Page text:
Medically reviewed by Minimalist Health Specialist - Written by Viddhi Patel (Journalist) on 23rd Jan 2021
Azelaic acid vs. Salicylic acid - What is the difference and how to use them
Blemishes and acne have been our long-standing enemies, and the industry has many ingredients that come forward to resolve our skin woes. What we are looking for is not just a claim or a boast, but something more authentic and concrete in the field. Salicylic acid and azelaic acid are both such acids that are categorized as skincare powerhouses.
Salicylic acid has gained a lot of fame in the acne arena due to its efficiency in curbing sebum and fighting acne. You may have been introduced to salicylic acid if you have blemish-prone skin since salicylic acid being an exfoliant, is an excellent pore-cleaner.
On the other hand, azelaic acid manages to juggle its efficiencies. It goes beyond fighting acne and treats rosacea and melasma. Not the first to pop in mind, azelaic acid for acne has not yet been fully accepted or recognized. It's high time you start noticing the gentle and versatile acid that does more for you than just treating acne.
So how is salicylic different from azelaic acid, and how to use these two?
Azelaic acid: a versatile ingredient
While the big leagues like salicylic acid, vitamin C, and retinol enjoy popularity, azelaic acid has gotten lost in the abyss and is promptly overlooked.
We will deep dive into azelaic acid, why you should obsess over it, and why you will wish someone told you sooner.
The popularity game is slowly throwing light on azelaic acid, but is it worth it? A big YES.
The emerging skincare ingredient is derived from wheat, rye, and barley, and apart from acne, it also treats rosacea. The calming property gives it an edge and helps soothe the inflammation associated with rosacea.
Relatively new in the industry, azelaic acid is slowly gaining momentum as dermatologists appreciate it due to its efficacy in treating sunspots and melasma by blocking the formation of abnormally pigmented spots.
While azelaic acid can be quite unstable, the one used in skincare products is largely lab-engineered and hence is comparatively more stable and effective.
What exactly is azelaic acid?
Azelaic acid is synthesized by yeast and can also be derived from other sources, like wheat, barley, rye. The acid is a dicarboxylic acid that gently exfoliates, unclogging the pores according to scientific jargon. Azelaic acid is produced by the yeast present on your skin. The acid lessens skin sensitivity and has antioxidant benefits that will leave you in awe of the ingredient.
Why is azelaic acid referred to as an overachiever? Let's see what makes azelaic acid so special.
Benefits of azelaic acid in skincare
The multi-tasker rescues your skin from a multitude of skincare concerns, from irritating breakouts to stubborn spots. The ingredient is comedolytic, keratolytic, exfoliating, anti-inflammatory, antibacterial, and an antioxidant.
Now we see how these properties make azelaic acid special:
- Comedolytic: This acid's property means that it is a potential blocker of comedones, black and whiteheads.
Keratolytic means softening the rough outer layers of the skin that usually accompany warts, calluses, and other conditions. It is a mild peeling agent.
- Exfoliant: Although not as strong as salicylic acid and other hydroxy acids, this mild exfoliant also dives deep into the pores and rids the skin of dead skin cells and clogged pores.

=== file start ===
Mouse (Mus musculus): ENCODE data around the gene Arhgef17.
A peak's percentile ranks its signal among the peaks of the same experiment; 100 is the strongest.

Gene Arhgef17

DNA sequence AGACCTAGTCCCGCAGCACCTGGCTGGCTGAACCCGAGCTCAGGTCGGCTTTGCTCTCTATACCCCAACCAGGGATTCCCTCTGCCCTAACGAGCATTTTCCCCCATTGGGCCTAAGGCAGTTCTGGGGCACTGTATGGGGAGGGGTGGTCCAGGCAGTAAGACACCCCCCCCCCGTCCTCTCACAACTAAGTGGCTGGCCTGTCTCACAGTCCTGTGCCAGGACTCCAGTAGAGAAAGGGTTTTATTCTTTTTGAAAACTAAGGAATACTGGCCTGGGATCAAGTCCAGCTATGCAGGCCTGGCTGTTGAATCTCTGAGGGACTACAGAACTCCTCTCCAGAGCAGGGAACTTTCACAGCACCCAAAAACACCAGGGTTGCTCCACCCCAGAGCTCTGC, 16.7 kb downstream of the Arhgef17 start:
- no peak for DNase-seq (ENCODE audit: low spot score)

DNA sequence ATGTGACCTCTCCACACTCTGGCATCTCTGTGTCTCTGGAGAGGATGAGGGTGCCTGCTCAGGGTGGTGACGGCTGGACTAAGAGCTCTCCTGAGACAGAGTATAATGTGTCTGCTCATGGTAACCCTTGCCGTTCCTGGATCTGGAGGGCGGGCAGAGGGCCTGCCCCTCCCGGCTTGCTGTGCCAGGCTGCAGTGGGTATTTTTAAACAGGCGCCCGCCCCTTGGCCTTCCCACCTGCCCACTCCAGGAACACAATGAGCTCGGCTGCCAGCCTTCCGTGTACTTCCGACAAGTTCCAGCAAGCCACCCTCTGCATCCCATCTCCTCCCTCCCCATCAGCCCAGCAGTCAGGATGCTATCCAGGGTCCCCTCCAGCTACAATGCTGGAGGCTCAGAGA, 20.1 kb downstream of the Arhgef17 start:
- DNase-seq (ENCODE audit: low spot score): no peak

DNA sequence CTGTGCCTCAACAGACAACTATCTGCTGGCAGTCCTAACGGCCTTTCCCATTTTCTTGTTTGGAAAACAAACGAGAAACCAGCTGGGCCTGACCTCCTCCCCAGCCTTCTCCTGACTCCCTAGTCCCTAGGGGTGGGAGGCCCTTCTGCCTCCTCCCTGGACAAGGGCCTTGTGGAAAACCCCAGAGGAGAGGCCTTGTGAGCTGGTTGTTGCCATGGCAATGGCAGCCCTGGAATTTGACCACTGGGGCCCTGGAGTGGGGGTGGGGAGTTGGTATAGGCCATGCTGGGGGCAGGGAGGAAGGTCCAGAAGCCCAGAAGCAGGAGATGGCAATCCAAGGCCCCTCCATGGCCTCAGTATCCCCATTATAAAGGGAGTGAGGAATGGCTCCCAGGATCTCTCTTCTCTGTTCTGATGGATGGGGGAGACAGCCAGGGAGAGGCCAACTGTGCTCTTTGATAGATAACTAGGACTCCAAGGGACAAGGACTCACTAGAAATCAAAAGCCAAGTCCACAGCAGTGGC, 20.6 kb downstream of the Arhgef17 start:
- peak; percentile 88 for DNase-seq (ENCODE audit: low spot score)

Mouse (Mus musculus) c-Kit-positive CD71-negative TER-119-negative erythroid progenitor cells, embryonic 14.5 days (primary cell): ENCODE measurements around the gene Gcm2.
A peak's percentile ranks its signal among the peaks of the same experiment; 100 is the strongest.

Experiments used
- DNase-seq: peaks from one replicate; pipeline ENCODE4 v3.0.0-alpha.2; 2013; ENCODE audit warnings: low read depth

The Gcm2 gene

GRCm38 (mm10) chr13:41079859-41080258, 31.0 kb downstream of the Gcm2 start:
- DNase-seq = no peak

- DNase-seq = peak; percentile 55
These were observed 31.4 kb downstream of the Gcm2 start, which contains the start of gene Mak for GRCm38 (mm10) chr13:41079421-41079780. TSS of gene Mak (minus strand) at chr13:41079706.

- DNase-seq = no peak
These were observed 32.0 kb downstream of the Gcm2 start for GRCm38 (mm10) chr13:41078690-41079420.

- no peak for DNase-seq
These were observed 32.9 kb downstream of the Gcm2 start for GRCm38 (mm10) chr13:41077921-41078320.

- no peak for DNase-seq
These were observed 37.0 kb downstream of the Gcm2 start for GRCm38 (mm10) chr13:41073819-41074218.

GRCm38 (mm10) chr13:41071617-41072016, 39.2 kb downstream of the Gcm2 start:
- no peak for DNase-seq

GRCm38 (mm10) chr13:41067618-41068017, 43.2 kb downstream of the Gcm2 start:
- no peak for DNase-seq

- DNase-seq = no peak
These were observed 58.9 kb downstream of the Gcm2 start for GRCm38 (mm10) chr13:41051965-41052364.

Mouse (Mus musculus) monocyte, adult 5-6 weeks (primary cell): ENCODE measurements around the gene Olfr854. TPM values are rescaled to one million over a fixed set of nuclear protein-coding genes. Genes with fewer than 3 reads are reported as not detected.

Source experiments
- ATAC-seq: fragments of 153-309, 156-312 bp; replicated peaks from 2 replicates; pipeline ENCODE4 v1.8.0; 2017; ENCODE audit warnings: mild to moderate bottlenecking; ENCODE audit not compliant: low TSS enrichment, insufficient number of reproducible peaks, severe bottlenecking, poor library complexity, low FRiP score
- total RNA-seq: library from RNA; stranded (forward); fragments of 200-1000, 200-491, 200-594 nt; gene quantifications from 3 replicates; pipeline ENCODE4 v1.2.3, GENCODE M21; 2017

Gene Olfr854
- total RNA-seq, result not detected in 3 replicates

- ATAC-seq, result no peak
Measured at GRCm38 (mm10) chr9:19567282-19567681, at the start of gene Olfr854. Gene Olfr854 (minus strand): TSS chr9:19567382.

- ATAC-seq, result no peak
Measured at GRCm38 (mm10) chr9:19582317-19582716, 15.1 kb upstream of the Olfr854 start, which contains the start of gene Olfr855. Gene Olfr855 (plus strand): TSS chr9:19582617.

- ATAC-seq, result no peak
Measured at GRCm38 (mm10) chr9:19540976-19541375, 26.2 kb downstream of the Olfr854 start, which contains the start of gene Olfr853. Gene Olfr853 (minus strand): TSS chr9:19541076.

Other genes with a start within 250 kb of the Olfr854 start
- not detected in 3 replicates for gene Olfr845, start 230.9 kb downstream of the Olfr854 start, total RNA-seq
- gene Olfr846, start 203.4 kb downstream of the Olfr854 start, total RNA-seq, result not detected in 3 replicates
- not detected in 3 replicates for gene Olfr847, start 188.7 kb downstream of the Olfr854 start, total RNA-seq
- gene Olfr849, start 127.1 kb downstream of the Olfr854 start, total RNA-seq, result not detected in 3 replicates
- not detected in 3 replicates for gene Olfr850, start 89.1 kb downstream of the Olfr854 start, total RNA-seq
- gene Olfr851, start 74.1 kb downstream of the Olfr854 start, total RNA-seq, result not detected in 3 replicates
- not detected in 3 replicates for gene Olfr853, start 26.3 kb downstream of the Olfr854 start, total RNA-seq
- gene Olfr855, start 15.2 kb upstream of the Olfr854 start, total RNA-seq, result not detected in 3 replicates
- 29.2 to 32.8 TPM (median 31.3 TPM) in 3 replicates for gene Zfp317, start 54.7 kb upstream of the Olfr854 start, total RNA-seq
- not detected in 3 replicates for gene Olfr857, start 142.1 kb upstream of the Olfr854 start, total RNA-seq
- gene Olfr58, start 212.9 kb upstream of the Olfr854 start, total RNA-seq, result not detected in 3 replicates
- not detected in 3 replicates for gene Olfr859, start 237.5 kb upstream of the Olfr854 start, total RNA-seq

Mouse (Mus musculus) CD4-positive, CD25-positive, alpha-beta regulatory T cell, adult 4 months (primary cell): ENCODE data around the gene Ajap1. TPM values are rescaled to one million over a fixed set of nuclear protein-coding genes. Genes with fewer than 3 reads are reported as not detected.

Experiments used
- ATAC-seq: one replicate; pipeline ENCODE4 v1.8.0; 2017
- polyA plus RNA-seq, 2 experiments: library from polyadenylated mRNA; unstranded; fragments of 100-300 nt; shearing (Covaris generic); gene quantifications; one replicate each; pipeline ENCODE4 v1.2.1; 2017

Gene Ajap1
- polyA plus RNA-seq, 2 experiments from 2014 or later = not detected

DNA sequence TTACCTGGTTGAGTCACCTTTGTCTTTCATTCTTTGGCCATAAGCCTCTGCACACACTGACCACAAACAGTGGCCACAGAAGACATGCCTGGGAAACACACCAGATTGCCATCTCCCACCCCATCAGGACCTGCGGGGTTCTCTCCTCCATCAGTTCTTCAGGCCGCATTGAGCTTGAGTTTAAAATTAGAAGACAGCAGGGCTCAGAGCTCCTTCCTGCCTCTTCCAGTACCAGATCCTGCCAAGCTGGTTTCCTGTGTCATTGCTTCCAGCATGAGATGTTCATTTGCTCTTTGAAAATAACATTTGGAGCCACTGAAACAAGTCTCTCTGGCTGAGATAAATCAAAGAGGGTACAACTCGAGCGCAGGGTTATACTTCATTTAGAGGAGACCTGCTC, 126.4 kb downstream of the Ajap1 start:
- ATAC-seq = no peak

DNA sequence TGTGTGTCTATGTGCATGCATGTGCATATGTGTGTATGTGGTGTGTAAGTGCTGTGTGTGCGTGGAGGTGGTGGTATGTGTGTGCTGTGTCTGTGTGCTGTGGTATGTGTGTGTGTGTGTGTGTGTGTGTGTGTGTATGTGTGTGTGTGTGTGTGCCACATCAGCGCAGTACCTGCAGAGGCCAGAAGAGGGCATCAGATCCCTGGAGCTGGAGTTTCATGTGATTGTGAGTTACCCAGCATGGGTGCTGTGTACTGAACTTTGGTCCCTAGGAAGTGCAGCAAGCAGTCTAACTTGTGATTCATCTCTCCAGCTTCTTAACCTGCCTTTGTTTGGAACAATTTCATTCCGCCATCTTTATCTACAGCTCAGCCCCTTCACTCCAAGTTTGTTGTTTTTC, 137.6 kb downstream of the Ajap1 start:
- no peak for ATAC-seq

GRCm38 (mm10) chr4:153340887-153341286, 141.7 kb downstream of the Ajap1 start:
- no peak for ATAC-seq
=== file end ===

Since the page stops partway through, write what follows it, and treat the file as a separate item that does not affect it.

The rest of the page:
- Anti-inflammatory: The soothing properties of azelaic acid help calm the red bumps caused by inflammation and rosacea.
- Antibacterial: The bacteria-fighting acid helps kill the P.acne and treat acne.
Other than these properties, azelaic acid is helpful with:
- Hyperpigmentation: The tyrosinase inhibitor (the enzyme responsible for pigmentation), azelaic acid, helps in the evening out of the skin tone. Azelaic acid helps fade the acne marks and even possibly melasma.
- Rosacea: We saw the properties that make azelaic special, and by combining some of these properties like exfoliation and anti-inflammation, it makes a nice fit for rosacea. The soothing properties help with rosacea as it is a less irritating option.
Moreover, azelaic acid continues to remain an option for pregnant women and gluten-sensitive people. Azelaic acid doesn't leave your skin sun-sensitive, but it does not mean you can skip sun protection.
Salicylic acid, the acne-zapping active ingredient
Acne makes you do crazy things; their mere existence makes us go bonkers. And you aren't alone if you have spent your days planning a terror attack on your nemesis! Your lack of judgment might have deepened your skin issues because, accept it, you weren't entirely patient. Acne requires you to be patient, and you also need the right ingredient, the one that will work as a weapon for your acne.
While your blackheads and zits somehow manage to irritate you to your core, you shouldn't pick on them; what you should do is be smart and learn about the ingredient I am about to dive into… Salicylic acid(SA).
The true to its fame ingredient have oily acne-prone skin types going gaga over it. It single-handedly deals with comedones, overproduction of sebum and prevents future breakouts.
You can win the battle against breakouts by simply using the OTC version of salicylic acid; it will stave off the protruding pimple. The supreme reign of skincare ingredients has salicylic acid as an acne fighter and a revitalizer of a dull complexion. Your struggle ends here.
What exactly is salicylic acid?
A beta-hydroxy acid, salicylic acid is a carbon-based organic compound. The compound is naturally found in willow bark, fruits, and vegetables, and it is oil soluble. Its oil-solubility penetrates pores easily and deeply, unclogging them and getting rid of blackheads.
The benefits of using salicylic acid
- Exfoliant: SA breaks down the bonds that hold skin cells together and gently exfoliates your skin. The excellent pore cleaner penetrates the surface layers of the skin and removes excess oil. This action unclogs pores and prevents future clogs. The BHA is also keratolytic. It is perfect for deep exfoliation as it softens and sloughs off the top layer of your skin.